I recently started thinking about The B Side Show and how FIYAH it was (fire emoji). I will pat myself all the way on the back because I was a one woman band. I filled the role of creator, host, producer, engineer, editor, talent relations etc. I was the show! I contacted and interviewed every artist on the show, created every playlist, recorded every interview with the artists, held down the website and posted every edition of the show myself. I did all of that and promoted the show without any type of machine behind me. I managed to gain listeners across the country AND globe. People as far as Africa, Alaska and Asia have heard my voice via The B Side Show and for that I am forever grateful. Again, I have to stress, this was 10 years ago when it wasn’t as easy as it is now. There was a lot to learn but I managed to do it and put together some amazing radio content. Content so dope that the shows have a fantastic shelf life, which brings me to now: I’m posting old episodes of my show for those who have never heard it AND for the overnight “radio hosts” that pop up daily…because, levels. I also had a full time radio job at Sirius XM which kept me on my toes and my skills sharp because I worked on live radio broadcasts everyday. I don’t know who in the terrestrial FM radio world besides talk radio shows actually do FULL LIVE radio broadcasts everyday but being in that environment made me the radio beast that I became. So here we are. Me with tons of content a decade later and a platform to share it. I’m unlocking the vault and rereleasing some of my old shows for the next few months or until I get tired of hearing myself again. The first oldie but goodie comes at a perfect time. The year is 2007 and I decided to tackle the gay marriage conversation on my 8th show. MY 8TH SHOW EVER, lol. I went straight for the jugular clearly and despite the freedom of shows today, back then no one was really talking about these topics while playing “B Side” songs and songs from newer artists. The topic of gay marriage was quite controversial then, even our beloved President Obama at the time did not fully support it so my views were probably considered a little on the radical side since most people were not willing to say out loud on a public platform that they supported gay marriages. Other than the somewhat dated material, the show still sounds amazing technically, playlist is still fresh and I think I did a damn good job for it being my 8th completed show. Listen below and you be the judge!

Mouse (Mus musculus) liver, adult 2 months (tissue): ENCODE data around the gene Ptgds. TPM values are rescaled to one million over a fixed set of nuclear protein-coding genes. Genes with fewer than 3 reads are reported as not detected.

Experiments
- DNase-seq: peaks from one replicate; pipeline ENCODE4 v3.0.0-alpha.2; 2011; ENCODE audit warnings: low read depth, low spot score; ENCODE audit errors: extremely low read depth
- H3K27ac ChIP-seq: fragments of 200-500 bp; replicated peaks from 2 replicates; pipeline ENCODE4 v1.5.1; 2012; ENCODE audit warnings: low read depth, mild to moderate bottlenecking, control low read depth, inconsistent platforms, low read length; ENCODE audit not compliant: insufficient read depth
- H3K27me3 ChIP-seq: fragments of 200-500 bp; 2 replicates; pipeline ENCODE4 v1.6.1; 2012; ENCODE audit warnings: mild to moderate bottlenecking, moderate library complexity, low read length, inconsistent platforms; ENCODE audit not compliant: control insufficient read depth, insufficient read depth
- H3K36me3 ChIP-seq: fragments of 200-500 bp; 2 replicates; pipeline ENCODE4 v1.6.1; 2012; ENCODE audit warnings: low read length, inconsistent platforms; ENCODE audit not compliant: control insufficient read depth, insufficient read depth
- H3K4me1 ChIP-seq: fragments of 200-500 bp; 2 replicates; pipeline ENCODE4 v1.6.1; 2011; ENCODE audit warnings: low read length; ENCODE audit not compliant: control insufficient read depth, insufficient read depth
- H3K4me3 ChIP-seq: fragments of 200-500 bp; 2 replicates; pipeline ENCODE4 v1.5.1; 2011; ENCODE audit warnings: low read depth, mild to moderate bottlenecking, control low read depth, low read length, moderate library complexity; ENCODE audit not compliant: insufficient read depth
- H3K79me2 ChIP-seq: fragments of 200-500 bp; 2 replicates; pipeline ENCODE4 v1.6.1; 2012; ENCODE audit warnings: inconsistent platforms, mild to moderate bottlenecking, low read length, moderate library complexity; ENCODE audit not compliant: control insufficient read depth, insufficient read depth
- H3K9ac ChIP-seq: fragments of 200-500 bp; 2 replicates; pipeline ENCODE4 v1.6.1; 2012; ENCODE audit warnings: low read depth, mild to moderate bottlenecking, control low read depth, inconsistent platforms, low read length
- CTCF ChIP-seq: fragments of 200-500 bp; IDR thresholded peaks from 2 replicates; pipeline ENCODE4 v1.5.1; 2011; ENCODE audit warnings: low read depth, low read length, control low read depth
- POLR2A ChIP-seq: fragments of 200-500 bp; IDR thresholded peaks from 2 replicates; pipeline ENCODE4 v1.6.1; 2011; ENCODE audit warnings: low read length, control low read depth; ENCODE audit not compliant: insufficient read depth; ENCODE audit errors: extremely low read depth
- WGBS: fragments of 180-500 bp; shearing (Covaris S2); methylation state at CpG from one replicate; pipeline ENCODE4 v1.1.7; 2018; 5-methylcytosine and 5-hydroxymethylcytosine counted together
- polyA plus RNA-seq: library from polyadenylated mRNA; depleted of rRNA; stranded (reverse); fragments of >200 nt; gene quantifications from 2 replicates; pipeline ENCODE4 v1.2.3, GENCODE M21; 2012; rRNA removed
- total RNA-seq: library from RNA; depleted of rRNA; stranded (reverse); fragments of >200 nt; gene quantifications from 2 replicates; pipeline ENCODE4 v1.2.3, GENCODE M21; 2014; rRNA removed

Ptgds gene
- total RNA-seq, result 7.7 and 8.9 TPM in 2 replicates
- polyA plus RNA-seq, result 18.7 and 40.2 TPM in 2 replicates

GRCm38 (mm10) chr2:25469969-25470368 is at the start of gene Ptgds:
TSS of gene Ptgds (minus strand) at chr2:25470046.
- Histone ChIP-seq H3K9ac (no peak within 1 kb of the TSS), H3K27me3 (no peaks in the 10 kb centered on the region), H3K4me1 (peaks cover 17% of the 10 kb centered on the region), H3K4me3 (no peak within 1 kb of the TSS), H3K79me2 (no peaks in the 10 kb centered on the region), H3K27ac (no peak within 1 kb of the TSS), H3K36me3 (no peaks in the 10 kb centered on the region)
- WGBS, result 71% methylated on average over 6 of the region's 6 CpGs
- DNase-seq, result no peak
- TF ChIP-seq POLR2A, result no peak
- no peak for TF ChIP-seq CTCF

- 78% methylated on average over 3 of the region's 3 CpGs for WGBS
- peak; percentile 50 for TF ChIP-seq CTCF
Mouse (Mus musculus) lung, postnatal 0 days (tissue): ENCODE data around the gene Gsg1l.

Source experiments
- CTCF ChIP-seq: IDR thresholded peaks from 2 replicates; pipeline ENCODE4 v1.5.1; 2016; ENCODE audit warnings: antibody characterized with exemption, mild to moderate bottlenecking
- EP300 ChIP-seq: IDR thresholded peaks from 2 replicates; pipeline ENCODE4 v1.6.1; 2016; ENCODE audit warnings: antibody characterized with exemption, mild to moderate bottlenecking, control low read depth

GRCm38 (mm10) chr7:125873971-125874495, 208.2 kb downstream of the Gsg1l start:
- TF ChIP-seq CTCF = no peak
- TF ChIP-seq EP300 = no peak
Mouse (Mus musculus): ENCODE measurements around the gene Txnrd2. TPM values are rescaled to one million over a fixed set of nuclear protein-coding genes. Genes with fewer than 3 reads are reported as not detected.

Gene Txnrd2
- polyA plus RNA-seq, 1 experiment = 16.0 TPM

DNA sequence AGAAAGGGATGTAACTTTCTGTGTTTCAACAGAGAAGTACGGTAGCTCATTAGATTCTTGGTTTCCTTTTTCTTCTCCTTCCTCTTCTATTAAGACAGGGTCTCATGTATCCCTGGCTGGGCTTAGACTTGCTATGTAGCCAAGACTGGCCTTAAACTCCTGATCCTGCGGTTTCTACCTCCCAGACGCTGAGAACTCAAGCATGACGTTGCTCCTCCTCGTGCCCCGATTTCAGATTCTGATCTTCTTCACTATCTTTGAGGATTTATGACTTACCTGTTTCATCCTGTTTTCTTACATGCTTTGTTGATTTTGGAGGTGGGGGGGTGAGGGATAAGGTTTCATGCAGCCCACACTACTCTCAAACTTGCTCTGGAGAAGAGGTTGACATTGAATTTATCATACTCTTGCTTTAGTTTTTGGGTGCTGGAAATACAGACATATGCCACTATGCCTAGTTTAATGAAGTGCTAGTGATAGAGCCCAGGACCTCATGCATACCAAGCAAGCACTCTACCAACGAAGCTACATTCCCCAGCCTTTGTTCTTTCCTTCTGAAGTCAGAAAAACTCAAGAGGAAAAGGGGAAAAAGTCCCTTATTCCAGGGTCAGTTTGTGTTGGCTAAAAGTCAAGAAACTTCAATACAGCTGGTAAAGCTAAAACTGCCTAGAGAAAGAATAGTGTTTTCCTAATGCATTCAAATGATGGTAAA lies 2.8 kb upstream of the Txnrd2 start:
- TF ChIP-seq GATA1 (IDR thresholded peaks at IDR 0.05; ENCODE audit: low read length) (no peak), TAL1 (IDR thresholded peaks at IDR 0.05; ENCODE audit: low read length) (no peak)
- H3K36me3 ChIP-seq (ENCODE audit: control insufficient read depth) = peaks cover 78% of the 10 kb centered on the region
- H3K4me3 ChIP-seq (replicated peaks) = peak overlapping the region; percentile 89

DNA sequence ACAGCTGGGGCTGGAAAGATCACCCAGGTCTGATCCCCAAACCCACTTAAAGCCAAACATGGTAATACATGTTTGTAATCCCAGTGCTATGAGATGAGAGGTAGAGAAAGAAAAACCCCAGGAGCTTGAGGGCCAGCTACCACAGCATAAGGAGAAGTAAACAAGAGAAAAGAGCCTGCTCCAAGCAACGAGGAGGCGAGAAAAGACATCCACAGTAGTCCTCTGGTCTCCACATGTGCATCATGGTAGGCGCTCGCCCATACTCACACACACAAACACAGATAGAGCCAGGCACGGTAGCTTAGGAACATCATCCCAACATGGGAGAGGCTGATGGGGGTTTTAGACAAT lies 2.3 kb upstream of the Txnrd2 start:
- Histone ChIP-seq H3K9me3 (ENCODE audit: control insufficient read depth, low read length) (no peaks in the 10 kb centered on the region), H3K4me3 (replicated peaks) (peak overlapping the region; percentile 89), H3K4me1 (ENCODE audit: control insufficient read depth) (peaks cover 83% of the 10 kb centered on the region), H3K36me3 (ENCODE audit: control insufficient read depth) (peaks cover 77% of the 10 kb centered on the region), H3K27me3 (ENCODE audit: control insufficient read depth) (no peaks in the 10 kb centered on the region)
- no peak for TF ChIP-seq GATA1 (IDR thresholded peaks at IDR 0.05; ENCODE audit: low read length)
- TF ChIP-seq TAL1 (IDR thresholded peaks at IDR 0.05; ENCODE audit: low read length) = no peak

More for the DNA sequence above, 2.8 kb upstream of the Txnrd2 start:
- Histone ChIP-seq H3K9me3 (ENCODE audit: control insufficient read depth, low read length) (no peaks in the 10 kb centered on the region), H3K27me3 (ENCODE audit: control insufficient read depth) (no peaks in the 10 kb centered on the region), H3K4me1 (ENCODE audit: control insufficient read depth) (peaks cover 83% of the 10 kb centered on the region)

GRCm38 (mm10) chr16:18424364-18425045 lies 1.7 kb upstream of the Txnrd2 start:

Just in time for Pride month I present: The B Side Show #8 “Gay Marriages” Air Date: Winter 2007.
Let me be honest, I did not like the film Moonlight. I KNOW, very unpopular opinion here but I didn’t. Not to take away from any of the actors or the production crew but I felt like it was a very skeletal piece. The film didn’t feel fully fleshed out and seemed very incomplete, but that’s just my opinion. This dance piece by the Alvin Ailey dancers set to the main score of the film however is a beautiful piece that almost, ALMOST makes me want to give the film a THIRD try (yes I watched it twice hoping I was missing what everyone else appears to get about this film…nope).
A couple of months ago I had the opportunity to visit the new National Museum of African American History and Culture in Washington D.C. and I must say, I’ve never been so overwhelmed in the most beautiful way possible. The sheer amount of information, history, culture and energy in the museum is astonishing. I managed to get a few iPhone photos (apologies if they are sideways, still can’t figure that out) and video to share but they do it no justice. If you can, stalk the museum’s website for timed passes and experience this gem in person.